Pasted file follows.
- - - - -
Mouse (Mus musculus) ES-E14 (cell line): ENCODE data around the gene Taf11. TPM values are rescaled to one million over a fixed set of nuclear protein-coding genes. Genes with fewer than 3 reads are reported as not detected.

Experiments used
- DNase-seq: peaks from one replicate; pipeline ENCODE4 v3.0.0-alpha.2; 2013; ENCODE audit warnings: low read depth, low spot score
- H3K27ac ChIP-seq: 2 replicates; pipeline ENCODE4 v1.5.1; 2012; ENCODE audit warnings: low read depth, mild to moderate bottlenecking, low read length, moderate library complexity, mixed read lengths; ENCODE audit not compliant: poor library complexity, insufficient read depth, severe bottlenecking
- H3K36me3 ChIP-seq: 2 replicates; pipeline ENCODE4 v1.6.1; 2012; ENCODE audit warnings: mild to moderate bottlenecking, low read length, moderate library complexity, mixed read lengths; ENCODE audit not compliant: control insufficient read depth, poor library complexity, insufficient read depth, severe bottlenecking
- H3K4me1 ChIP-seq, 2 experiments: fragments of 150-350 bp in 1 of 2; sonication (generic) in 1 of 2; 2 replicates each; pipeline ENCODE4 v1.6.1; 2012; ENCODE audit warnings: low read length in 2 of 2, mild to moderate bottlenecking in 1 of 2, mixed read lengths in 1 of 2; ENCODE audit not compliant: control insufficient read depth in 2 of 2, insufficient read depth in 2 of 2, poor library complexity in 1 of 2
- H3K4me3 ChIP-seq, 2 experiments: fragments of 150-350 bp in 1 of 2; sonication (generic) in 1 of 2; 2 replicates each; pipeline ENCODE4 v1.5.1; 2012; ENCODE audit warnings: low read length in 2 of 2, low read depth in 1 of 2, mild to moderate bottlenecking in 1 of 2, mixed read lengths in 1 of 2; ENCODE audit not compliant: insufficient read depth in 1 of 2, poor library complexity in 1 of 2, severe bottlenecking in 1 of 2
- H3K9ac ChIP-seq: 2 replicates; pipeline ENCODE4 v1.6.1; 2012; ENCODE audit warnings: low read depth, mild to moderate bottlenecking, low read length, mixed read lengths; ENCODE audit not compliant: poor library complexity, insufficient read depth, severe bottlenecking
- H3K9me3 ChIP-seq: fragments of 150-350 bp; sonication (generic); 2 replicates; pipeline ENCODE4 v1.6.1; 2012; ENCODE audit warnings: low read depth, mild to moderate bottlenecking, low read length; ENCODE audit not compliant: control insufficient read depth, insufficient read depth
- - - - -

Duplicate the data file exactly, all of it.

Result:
Mouse (Mus musculus) ES-E14 (cell line): ENCODE data around the gene Taf11. TPM values are rescaled to one million over a fixed set of nuclear protein-coding genes. Genes with fewer than 3 reads are reported as not detected.

Experiments used
- DNase-seq: peaks from one replicate; pipeline ENCODE4 v3.0.0-alpha.2; 2013; ENCODE audit warnings: low read depth, low spot score
- H3K27ac ChIP-seq: 2 replicates; pipeline ENCODE4 v1.5.1; 2012; ENCODE audit warnings: low read depth, mild to moderate bottlenecking, low read length, moderate library complexity, mixed read lengths; ENCODE audit not compliant: poor library complexity, insufficient read depth, severe bottlenecking
- H3K36me3 ChIP-seq: 2 replicates; pipeline ENCODE4 v1.6.1; 2012; ENCODE audit warnings: mild to moderate bottlenecking, low read length, moderate library complexity, mixed read lengths; ENCODE audit not compliant: control insufficient read depth, poor library complexity, insufficient read depth, severe bottlenecking
- H3K4me1 ChIP-seq, 2 experiments: fragments of 150-350 bp in 1 of 2; sonication (generic) in 1 of 2; 2 replicates each; pipeline ENCODE4 v1.6.1; 2012; ENCODE audit warnings: low read length in 2 of 2, mild to moderate bottlenecking in 1 of 2, mixed read lengths in 1 of 2; ENCODE audit not compliant: control insufficient read depth in 2 of 2, insufficient read depth in 2 of 2, poor library complexity in 1 of 2
- H3K4me3 ChIP-seq, 2 experiments: fragments of 150-350 bp in 1 of 2; sonication (generic) in 1 of 2; 2 replicates each; pipeline ENCODE4 v1.5.1; 2012; ENCODE audit warnings: low read length in 2 of 2, low read depth in 1 of 2, mild to moderate bottlenecking in 1 of 2, mixed read lengths in 1 of 2; ENCODE audit not compliant: insufficient read depth in 1 of 2, poor library complexity in 1 of 2, severe bottlenecking in 1 of 2
- H3K9ac ChIP-seq: 2 replicates; pipeline ENCODE4 v1.6.1; 2012; ENCODE audit warnings: low read depth, mild to moderate bottlenecking, low read length, mixed read lengths; ENCODE audit not compliant: poor library complexity, insufficient read depth, severe bottlenecking
- H3K9me3 ChIP-seq: fragments of 150-350 bp; sonication (generic); 2 replicates; pipeline ENCODE4 v1.6.1; 2012; ENCODE audit warnings: low read depth, mild to moderate bottlenecking, low read length; ENCODE audit not compliant: control insufficient read depth, insufficient read depth